Each week on the Food Chain, we ask a chef to describe a dish he or she recently enjoyed. The chef who prepared the dish responds and then picks his or her own memorable meal. On and on it goes. Last time around, Oakland chef Alison Barakat raved about the boudin blanc with duck-fat potatoes that Russell Moore makes at Camino. What rings your bell, Russell?
“My wife and I took a trip to New York, and we walked into my friend Ignacio Mattos’s restaurant — he’s from Uruguay, but he’s a chef at an Italian restaurant — and we were really tired, but it was lunchtime. He wanted to feed us, not too much, but you know how chefs can be cooking for other chefs. He sent out these empanadas in the middle of the meal, as if it was a pasta course or something. He has them on the menu at this place, and I have no idea how, but these beef empanadas were just as light and beautiful as can be. I asked him how he made them, and he said it was his grandmother’s recipe and explained the technique, but I’ve never been able to replicate them myself. For whatever reason, they fit perfectly in the middle of an Italian meal.”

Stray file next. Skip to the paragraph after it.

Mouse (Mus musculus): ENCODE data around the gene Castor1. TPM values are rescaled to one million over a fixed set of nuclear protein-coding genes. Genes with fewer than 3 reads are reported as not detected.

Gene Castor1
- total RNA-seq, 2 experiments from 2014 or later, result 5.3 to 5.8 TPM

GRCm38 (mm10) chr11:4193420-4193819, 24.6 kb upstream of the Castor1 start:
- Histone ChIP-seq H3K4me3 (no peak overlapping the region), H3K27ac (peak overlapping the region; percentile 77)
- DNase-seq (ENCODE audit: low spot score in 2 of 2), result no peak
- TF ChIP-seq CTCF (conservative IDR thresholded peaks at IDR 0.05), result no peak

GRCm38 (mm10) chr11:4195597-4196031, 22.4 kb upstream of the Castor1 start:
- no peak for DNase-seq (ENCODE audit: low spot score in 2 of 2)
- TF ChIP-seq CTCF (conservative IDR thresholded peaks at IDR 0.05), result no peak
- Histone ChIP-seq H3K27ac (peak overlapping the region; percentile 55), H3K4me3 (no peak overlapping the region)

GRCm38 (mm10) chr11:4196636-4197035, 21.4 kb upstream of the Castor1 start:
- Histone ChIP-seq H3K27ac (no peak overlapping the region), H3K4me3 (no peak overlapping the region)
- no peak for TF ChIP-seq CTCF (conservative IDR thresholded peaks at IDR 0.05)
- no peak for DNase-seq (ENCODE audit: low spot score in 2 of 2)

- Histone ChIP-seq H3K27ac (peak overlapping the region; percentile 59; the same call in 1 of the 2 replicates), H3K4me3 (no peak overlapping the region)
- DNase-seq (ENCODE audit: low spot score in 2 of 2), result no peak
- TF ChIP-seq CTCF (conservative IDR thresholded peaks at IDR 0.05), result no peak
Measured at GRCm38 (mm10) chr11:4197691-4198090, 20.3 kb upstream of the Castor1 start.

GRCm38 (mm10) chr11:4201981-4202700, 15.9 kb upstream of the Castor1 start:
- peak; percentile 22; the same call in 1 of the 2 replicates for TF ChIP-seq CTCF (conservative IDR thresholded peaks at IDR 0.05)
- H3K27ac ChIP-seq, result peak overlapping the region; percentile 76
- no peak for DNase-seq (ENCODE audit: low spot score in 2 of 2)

Il Buco chef Ignacio Mattos spills the beans:
“We use a nice skirt steak, and it’s hand cut. We dice it all by hand, toss it with some caramelized onions, cumin, pimenton, a lot of love — that’s about it. Home cooks usually do it with ground beef instead of diced beef, and the difference is just that when you do it diced, you can get it juicier, so you have a much moister, richer feeling. They’re pretty messy: You take a bite and it’s juice just dripping all over.
But right now empanadas aren’t on the menu. We took them off just for fun, to play with the menu a little bit. People actually do ask for them, but I love it when people don’t get what they want, and instead get something that’s just as good and they get really turned on. We’re doing some croquetas now that are just unbelievable. I miss the empanadas myself, personally — it’s one of those things you keep in the refrigerator and it’s a perfect snack, you just drop it in the fryer and you have a beautiful, succulent meal in minutes. But it was hard to control the staff from eating them all. We were probably doing half of them just for the staff!”